Read to gain insight from ITG perspectives and proprietary research on best practices in trading and portfolio analytics.
We describe the evolution of equity portfolio capacity analysis, and extend existing work to include the joint determination of turnover, return net of transaction costs, and capacity. The results illustrate the possibility of expanding the effective range of a fund’s capacity in terms of assets under management through explicit consideration of the implementation costs of an investment decision.
What types of trading strategies are used for orders that demand extremely large levels of liquidity? What is their difference in trading costs? How do these strategies differ when trading stocks with different levels of market capitalization?
Article 21 of the Markets in Financial Instruments Directive (MiFID) requires investment firms to “assess, on a regular basis, whether the execution venues included in the order execution policy provide for the best possible result for the client or whether they need to make changes to their execution arrangements."
It is well known that trading costs can eat up a substantial part of a portfolio’s return and ITG’s recent industry research on this topic clearly demonstrates that cost reduction is not just the prerogative of trading desks alone.
Every year at the end of June, the Russell Investment group reconstitutes its family of indexes. The associated investment opportunities and challenges are evident from the dual goals of indexers and speculators during the Russell reconstitution period: indexers need to keep their tracking errors under control, while speculators are looking to take advantage of the shifting demand and supply for the index additions and deletions.
ITG’s US Index Research Team provided market color and observations of the upcoming 2011 Russell Reconstitution in an April 2011 Insights article, 2011 Russell Reconstitution: Highlights and Analysis. The report indicated that the 2011 Russell Reconstitution may be a relatively “normal” event when compared to the rebalance in 2009 and 2010.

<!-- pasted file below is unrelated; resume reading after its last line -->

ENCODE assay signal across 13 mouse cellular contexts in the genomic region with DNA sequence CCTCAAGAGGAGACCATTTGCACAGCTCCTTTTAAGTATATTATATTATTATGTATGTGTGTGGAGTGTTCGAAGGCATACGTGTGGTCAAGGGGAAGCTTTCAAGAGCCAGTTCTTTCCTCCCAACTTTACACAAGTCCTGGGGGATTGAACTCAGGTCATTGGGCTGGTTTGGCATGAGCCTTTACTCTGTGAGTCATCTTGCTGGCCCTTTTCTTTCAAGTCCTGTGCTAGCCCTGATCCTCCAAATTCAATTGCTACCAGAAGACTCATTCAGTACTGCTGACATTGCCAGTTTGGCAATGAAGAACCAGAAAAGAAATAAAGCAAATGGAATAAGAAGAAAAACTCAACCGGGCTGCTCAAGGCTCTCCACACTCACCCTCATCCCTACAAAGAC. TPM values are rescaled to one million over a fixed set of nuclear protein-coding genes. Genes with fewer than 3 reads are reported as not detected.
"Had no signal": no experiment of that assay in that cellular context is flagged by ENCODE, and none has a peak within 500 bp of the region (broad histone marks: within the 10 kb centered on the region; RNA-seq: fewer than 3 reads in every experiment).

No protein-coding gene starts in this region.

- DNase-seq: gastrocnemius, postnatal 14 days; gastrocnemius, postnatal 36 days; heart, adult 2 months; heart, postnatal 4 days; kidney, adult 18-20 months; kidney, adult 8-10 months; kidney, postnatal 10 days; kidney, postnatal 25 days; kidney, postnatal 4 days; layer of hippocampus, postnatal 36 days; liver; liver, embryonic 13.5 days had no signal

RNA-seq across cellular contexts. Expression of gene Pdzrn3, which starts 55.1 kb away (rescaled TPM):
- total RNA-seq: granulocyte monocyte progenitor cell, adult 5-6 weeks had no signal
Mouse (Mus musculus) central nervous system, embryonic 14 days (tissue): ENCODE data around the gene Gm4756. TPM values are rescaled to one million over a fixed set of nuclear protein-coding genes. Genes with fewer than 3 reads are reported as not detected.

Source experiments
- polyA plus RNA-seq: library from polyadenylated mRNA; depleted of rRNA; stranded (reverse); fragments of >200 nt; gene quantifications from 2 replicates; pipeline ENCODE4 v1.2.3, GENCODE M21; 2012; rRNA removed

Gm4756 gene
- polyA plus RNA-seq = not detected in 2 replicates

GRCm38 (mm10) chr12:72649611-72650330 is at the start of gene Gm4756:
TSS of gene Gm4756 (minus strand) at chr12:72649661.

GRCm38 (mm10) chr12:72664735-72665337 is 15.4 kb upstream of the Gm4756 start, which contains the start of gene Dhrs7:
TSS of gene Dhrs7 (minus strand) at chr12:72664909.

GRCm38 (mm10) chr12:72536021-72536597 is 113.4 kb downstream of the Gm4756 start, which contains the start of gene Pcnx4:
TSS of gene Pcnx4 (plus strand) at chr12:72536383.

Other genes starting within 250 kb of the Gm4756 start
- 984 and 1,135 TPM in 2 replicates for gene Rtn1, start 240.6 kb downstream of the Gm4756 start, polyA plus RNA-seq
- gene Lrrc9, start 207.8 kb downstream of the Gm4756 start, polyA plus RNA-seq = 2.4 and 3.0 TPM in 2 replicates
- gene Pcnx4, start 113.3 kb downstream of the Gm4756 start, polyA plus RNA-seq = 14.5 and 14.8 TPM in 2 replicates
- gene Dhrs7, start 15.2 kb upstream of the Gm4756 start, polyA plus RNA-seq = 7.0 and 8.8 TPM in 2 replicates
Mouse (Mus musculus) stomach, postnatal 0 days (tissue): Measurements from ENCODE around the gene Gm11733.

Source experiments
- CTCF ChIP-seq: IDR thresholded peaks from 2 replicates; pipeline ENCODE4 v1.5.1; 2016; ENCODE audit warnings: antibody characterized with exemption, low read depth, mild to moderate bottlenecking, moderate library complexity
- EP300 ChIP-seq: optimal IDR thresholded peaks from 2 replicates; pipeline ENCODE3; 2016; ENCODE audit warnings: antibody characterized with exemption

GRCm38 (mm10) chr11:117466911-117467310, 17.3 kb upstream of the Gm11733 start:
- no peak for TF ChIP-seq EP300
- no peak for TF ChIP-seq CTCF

If you believe that Dodd-Frank and its myriad of spinoff proposals are confusing, please open door number two and enter the world of European regulatory reform.
The trading and investment style of a fund manager often has a major impact on his trading costs. Practitioners recognize that trading schedules can be optimized over an alpha pattern, but without correct identification of the price impact of own trading activity, resulting schedules are suboptimal.
Closing stock prices are widely used as benchmarks of value. Portfolio returns and mutual fund net asset values are computed using closing prices and some contracts and after-hours trading on various Alternative Trading Systems (ATS) and Electronic Communications Networks (ECNs) are based on closing prices.
Periodic index rebalancing is associated with substantial price movements for the stocks added to and deleted from the index. These price changes represent significant hidden costs to portfolio managers who track the index. This article examines this issue, focusing on the dramatic return movements associated with the change of the S&P 500 index composition on July 19, 2002 when seven non-US companies were replaced by seven US companies.